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plaintiff’s counsel should received the EAJA fees – raised by defendant, in his

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Opposition.5 (Opposition at 8-15, Reply 7-9). Nevertheless, the Court finds that

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the expenditure of 6.9 hours was excessive and reduces this time by 1 hour to 5.9

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hours. Therefore, the number of hours claimed for attorney services rendered in the

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action before this Court shall be reduced from 44 hours to 37.5 hours. The Court

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finds this number reasonable. See, e.g., Chandler v. Secretary of Dept. of Health &

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Human Servs., 792 F.2d 70, 73 (6th Cir. 1986) (forty-one hours for social security

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case found to be excessive); Vanover v. Chater, 946 F. Supp. 744, 746 (E.D. Mo.

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1996) (forty-two hours for social security case was excessive and reduced to

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twenty-eight); Lanter v. Heckler, 656 F. Supp. 19, 21 (S.D. Ohio 1986) (twenty to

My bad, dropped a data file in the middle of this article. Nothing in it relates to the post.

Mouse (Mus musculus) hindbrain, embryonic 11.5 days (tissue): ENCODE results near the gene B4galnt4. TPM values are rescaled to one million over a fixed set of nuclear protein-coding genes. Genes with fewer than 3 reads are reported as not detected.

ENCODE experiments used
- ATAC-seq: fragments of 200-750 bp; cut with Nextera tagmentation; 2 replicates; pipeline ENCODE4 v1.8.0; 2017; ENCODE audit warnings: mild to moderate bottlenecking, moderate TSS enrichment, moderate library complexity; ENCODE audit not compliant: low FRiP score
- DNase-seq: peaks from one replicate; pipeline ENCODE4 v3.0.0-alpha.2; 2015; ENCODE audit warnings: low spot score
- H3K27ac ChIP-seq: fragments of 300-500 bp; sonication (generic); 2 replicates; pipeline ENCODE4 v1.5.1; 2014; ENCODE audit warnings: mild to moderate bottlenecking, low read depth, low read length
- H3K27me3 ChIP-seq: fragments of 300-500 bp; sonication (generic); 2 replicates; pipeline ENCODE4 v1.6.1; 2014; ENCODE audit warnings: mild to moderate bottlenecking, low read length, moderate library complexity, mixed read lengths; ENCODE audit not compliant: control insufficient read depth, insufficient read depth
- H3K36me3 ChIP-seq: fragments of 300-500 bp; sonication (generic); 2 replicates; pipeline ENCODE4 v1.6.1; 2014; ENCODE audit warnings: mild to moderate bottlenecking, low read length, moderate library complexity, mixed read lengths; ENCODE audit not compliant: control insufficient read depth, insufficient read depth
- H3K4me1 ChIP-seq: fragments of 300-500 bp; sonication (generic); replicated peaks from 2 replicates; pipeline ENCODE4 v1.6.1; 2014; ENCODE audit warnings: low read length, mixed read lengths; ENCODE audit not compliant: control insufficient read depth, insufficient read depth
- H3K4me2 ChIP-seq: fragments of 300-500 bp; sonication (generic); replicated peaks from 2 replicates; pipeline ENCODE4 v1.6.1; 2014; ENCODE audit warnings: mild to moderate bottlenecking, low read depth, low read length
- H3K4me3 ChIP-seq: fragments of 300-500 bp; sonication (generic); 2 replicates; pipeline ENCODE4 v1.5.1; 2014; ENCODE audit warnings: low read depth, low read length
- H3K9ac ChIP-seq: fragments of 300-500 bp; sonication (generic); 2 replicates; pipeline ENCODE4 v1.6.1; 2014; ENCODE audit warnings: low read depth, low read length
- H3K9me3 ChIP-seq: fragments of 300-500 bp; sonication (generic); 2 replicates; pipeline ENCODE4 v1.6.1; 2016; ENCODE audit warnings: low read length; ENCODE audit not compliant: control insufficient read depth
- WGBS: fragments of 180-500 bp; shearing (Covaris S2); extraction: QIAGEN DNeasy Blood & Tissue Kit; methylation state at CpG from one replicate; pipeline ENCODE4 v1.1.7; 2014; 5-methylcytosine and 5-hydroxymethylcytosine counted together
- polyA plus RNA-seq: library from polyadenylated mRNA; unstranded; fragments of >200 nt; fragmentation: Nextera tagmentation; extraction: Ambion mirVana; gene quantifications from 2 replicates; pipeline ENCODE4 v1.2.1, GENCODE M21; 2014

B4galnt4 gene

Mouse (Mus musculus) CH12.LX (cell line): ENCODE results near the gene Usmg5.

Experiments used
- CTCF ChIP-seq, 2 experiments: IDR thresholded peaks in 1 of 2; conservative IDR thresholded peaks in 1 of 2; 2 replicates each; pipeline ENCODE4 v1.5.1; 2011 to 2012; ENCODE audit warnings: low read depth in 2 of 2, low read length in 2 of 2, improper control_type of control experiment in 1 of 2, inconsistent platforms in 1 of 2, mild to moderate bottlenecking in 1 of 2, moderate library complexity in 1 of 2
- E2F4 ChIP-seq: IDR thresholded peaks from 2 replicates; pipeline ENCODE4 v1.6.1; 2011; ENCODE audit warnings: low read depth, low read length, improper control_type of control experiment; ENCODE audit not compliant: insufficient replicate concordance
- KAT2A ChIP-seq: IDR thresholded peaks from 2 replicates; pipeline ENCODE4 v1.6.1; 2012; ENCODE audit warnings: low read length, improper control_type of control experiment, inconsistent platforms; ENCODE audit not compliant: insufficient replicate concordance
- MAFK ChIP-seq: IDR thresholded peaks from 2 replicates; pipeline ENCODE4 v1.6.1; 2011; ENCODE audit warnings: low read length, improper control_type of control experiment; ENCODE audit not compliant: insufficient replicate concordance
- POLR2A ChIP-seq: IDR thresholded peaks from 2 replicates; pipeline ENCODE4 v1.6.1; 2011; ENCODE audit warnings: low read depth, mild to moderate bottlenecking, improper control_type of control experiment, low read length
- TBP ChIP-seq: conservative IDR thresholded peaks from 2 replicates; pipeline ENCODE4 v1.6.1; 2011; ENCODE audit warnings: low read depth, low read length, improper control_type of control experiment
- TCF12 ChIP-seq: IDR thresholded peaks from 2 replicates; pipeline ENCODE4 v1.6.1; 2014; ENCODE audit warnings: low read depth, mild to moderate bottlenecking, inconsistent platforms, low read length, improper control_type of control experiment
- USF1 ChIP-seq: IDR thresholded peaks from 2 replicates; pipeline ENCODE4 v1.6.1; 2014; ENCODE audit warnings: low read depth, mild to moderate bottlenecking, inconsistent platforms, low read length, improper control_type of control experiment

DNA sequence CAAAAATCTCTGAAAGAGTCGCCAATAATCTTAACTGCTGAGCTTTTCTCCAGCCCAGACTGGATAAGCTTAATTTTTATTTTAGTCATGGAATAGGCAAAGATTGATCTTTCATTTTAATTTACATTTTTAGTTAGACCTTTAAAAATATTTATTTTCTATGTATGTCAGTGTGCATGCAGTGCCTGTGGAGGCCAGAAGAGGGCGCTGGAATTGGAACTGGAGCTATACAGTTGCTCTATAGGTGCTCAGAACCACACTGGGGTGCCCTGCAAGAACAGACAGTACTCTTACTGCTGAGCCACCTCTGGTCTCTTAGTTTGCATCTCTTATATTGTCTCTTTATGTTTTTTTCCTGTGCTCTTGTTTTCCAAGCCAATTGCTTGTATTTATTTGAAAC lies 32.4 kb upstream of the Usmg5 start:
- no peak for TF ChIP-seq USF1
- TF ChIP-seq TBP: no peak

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thirty hours is a reasonable expenditure of time for Social Security cases); cf.

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Patterson v. Apfel, 99 F. Supp. 2d 1212, 1214-15 (C.D. Cal. 2000) (finding 37.25

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hours to be a reasonable fee award in a Social Security case which involved matters

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which were “not routine”).

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This issue was eventually settled by stipulation that defendant would withdraw the argument from his Opposition. 10

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Multiplying the recoverable hours by the appropriate hourly rate results in the following formula:

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27.3 hours in 2006 x $161.85 hourly rate = $4,418.51

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4.3 hours in 2007 x $164.86 hourly rate6 =

$708.90

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5.9 hours in 2007 x $165.94 hourly rate7 =

$979.05

Total

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$6,106.46

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III. CONCLUSION

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Based upon the foregoing considerations, Mr. Koenig shall be awarded

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$6,106.46 in EAJA fees. IT IS SO ORDERED. Date: January 9, 2008

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__________/s/__________________

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STEPHEN J. HILLMAN UNITED STATES MAGISTRATE JUDGE

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As noted above, the $164.86 hourly rate is applicable to services rendered from January 2007 through May 1, 2007. 7

As noted above, the $165.94 hourly rate is applicable to services rendered from May 25, 2007 through May 30, 2007. 11